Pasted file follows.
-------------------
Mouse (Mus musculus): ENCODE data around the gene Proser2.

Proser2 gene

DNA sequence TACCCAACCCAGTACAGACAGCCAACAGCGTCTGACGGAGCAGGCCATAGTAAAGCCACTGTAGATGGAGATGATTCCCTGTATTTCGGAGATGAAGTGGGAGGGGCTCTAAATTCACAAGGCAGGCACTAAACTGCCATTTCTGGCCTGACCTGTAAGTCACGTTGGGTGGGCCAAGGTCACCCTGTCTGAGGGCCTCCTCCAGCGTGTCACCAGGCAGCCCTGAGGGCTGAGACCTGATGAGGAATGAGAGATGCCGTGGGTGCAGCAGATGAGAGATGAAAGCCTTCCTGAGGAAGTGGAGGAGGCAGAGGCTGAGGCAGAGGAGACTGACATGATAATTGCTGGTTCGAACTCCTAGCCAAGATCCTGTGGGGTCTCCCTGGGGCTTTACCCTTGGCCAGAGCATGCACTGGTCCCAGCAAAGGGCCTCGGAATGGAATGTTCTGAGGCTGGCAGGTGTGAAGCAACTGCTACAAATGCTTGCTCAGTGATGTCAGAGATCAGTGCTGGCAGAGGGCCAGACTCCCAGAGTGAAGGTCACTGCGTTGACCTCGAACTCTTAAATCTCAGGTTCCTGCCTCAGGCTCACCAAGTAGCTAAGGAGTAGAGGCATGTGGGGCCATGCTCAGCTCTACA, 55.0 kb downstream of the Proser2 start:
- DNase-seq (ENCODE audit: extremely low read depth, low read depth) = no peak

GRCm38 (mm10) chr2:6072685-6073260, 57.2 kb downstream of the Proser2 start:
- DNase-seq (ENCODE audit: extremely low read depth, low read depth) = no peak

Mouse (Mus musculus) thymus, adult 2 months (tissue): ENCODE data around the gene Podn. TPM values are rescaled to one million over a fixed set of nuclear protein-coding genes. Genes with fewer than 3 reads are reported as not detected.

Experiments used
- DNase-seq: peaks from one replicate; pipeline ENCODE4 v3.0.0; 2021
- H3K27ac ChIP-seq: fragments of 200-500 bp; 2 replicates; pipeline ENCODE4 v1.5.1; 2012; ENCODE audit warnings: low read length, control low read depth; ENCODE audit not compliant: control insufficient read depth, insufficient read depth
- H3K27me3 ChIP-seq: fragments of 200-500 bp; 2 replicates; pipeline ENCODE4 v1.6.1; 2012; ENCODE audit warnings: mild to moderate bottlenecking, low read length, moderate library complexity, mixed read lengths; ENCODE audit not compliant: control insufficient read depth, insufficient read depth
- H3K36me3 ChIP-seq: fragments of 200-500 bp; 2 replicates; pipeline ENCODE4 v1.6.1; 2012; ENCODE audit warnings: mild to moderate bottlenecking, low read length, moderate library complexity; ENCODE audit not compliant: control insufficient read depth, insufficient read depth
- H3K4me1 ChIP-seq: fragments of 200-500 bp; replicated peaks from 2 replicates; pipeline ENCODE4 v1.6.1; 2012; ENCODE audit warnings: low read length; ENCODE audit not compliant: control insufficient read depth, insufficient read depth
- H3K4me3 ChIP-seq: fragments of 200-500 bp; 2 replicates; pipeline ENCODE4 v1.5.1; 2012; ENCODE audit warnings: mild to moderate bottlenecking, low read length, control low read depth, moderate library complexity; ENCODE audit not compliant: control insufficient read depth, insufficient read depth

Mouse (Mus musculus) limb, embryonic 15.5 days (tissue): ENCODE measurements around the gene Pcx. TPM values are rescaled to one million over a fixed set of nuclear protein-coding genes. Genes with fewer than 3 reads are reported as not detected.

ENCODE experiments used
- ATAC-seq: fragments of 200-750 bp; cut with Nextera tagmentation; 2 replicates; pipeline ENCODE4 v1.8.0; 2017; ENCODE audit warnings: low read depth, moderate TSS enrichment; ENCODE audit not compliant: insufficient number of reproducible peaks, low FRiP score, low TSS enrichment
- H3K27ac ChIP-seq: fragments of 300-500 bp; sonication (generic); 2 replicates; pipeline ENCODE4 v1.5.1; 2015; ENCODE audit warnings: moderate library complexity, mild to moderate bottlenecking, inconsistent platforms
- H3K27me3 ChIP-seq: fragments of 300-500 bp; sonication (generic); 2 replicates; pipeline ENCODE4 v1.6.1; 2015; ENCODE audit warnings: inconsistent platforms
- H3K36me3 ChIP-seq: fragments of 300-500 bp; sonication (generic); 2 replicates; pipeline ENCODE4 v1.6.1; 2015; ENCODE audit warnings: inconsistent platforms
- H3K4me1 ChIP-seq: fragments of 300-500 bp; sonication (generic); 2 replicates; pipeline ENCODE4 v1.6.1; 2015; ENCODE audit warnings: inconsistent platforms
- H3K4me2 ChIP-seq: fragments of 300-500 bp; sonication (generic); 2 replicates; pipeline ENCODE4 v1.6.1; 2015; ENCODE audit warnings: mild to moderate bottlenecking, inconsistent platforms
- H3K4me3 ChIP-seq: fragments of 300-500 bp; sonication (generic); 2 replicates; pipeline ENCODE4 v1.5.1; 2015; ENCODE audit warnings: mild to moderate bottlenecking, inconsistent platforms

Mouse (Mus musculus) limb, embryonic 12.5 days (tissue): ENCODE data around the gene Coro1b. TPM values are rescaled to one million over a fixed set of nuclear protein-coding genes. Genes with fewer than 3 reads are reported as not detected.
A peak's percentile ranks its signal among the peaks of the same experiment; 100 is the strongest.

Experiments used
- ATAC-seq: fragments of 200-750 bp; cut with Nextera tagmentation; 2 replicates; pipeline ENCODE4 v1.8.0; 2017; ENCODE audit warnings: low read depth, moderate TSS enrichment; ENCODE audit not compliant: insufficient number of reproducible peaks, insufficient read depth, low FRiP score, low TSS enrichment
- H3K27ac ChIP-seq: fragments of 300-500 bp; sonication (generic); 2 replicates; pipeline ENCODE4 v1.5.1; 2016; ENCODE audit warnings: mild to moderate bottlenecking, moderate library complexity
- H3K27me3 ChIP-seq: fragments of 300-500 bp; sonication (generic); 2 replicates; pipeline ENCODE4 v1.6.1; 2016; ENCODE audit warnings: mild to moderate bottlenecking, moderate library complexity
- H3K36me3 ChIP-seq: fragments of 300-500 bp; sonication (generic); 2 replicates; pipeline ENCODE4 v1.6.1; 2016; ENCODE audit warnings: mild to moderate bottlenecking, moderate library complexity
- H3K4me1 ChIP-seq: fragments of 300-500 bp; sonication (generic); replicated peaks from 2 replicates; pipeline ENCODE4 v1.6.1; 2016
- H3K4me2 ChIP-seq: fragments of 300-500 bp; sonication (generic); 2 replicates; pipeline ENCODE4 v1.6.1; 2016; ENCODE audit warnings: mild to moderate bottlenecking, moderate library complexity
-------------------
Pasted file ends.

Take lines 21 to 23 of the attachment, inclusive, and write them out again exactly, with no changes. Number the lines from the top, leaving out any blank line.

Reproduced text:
- H3K4me1 ChIP-seq: fragments of 300-500 bp; sonication (generic); 2 replicates; pipeline ENCODE4 v1.6.1; 2015; ENCODE audit warnings: inconsistent platforms
- H3K4me2 ChIP-seq: fragments of 300-500 bp; sonication (generic); 2 replicates; pipeline ENCODE4 v1.6.1; 2015; ENCODE audit warnings: mild to moderate bottlenecking, inconsistent platforms
- H3K4me3 ChIP-seq: fragments of 300-500 bp; sonication (generic); 2 replicates; pipeline ENCODE4 v1.5.1; 2015; ENCODE audit warnings: mild to moderate bottlenecking, inconsistent platforms